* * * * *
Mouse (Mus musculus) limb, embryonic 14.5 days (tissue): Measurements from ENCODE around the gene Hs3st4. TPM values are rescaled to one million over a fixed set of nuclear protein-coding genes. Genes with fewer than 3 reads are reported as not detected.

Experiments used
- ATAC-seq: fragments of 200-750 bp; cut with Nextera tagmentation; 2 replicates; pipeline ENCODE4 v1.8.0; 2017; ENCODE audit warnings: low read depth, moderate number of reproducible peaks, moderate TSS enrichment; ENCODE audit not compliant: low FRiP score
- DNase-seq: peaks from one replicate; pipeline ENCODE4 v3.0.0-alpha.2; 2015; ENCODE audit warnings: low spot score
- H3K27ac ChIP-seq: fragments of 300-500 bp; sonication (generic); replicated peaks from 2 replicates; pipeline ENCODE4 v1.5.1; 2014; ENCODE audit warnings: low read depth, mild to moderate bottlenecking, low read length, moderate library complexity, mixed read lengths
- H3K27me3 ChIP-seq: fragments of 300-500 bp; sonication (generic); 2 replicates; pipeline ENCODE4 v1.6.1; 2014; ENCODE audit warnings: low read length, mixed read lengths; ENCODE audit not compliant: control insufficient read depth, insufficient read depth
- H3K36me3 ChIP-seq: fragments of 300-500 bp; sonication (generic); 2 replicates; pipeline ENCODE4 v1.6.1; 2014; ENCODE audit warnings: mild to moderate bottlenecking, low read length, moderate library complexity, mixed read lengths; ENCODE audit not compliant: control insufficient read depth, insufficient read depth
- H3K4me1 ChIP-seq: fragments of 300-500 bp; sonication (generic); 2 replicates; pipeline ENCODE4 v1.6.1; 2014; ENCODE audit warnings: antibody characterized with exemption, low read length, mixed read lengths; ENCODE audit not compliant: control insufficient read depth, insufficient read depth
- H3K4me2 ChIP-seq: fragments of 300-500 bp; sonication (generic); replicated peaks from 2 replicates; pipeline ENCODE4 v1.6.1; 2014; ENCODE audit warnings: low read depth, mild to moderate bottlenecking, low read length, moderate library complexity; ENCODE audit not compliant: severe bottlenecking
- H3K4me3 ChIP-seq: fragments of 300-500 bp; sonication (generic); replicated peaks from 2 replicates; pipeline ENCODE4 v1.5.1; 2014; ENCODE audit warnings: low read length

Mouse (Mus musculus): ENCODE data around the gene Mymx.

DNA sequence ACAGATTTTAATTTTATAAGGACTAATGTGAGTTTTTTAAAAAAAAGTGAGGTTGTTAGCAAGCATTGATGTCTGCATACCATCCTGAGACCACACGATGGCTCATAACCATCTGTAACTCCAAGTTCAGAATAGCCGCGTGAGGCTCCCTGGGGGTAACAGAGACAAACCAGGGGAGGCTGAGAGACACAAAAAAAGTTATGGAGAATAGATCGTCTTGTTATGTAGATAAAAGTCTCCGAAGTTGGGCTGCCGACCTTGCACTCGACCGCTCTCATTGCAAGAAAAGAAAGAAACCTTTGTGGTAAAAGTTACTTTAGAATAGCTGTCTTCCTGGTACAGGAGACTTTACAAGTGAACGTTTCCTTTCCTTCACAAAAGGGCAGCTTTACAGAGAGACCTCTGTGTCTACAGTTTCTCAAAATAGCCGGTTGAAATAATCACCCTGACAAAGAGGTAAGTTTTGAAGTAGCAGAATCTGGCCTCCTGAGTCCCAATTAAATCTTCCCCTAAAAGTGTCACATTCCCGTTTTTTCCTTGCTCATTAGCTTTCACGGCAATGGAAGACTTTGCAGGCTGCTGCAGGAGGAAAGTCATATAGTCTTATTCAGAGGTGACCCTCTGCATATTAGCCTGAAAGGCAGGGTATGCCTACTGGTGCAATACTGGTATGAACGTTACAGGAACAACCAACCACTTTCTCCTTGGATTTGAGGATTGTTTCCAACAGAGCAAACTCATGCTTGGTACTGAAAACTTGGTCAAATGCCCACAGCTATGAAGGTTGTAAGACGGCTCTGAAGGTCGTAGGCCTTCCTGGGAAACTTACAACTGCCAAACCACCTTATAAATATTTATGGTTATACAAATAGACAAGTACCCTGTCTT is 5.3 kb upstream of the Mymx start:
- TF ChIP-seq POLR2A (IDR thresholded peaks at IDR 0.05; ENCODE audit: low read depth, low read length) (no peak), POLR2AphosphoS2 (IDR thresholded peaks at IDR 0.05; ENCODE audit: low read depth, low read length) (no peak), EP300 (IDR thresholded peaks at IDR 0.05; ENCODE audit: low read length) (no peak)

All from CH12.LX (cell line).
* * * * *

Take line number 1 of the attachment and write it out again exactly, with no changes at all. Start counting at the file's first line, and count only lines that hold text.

Mouse (Mus musculus) limb, embryonic 14.5 days (tissue): Measurements from ENCODE around the gene Hs3st4. TPM values are rescaled to one million over a fixed set of nuclear protein-coding genes. Genes with fewer than 3 reads are reported as not detected.